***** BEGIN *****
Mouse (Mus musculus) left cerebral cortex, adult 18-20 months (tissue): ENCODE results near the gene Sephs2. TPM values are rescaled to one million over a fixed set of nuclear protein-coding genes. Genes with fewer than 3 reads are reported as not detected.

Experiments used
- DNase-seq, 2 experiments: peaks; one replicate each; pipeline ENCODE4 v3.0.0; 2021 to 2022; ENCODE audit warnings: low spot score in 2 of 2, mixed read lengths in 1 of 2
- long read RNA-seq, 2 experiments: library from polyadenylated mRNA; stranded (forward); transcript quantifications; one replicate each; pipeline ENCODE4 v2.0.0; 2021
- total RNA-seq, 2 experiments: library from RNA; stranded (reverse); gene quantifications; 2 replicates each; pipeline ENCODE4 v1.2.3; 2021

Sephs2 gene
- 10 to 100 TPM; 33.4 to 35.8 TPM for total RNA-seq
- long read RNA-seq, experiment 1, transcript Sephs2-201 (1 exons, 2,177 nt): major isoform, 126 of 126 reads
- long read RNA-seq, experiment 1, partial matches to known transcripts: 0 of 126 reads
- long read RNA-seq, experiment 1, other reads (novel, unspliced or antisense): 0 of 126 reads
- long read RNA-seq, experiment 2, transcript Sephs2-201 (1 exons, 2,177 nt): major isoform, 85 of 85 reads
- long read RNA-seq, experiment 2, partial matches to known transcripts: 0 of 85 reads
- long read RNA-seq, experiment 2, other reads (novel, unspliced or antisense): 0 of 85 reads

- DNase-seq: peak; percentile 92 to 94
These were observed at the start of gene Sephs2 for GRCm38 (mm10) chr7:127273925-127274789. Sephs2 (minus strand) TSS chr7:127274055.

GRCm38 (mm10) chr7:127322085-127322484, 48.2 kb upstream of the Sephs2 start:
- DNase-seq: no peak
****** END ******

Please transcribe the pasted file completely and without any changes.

Mouse (Mus musculus) left cerebral cortex, adult 18-20 months (tissue): ENCODE results near the gene Sephs2. TPM values are rescaled to one million over a fixed set of nuclear protein-coding genes. Genes with fewer than 3 reads are reported as not detected.

Experiments used
- DNase-seq, 2 experiments: peaks; one replicate each; pipeline ENCODE4 v3.0.0; 2021 to 2022; ENCODE audit warnings: low spot score in 2 of 2, mixed read lengths in 1 of 2
- long read RNA-seq, 2 experiments: library from polyadenylated mRNA; stranded (forward); transcript quantifications; one replicate each; pipeline ENCODE4 v2.0.0; 2021
- total RNA-seq, 2 experiments: library from RNA; stranded (reverse); gene quantifications; 2 replicates each; pipeline ENCODE4 v1.2.3; 2021

Sephs2 gene
- 10 to 100 TPM; 33.4 to 35.8 TPM for total RNA-seq
- long read RNA-seq, experiment 1, transcript Sephs2-201 (1 exons, 2,177 nt): major isoform, 126 of 126 reads
- long read RNA-seq, experiment 1, partial matches to known transcripts: 0 of 126 reads
- long read RNA-seq, experiment 1, other reads (novel, unspliced or antisense): 0 of 126 reads
- long read RNA-seq, experiment 2, transcript Sephs2-201 (1 exons, 2,177 nt): major isoform, 85 of 85 reads
- long read RNA-seq, experiment 2, partial matches to known transcripts: 0 of 85 reads
- long read RNA-seq, experiment 2, other reads (novel, unspliced or antisense): 0 of 85 reads

- DNase-seq: peak; percentile 92 to 94
These were observed at the start of gene Sephs2 for GRCm38 (mm10) chr7:127273925-127274789. Sephs2 (minus strand) TSS chr7:127274055.

GRCm38 (mm10) chr7:127322085-127322484, 48.2 kb upstream of the Sephs2 start:
- DNase-seq: no peak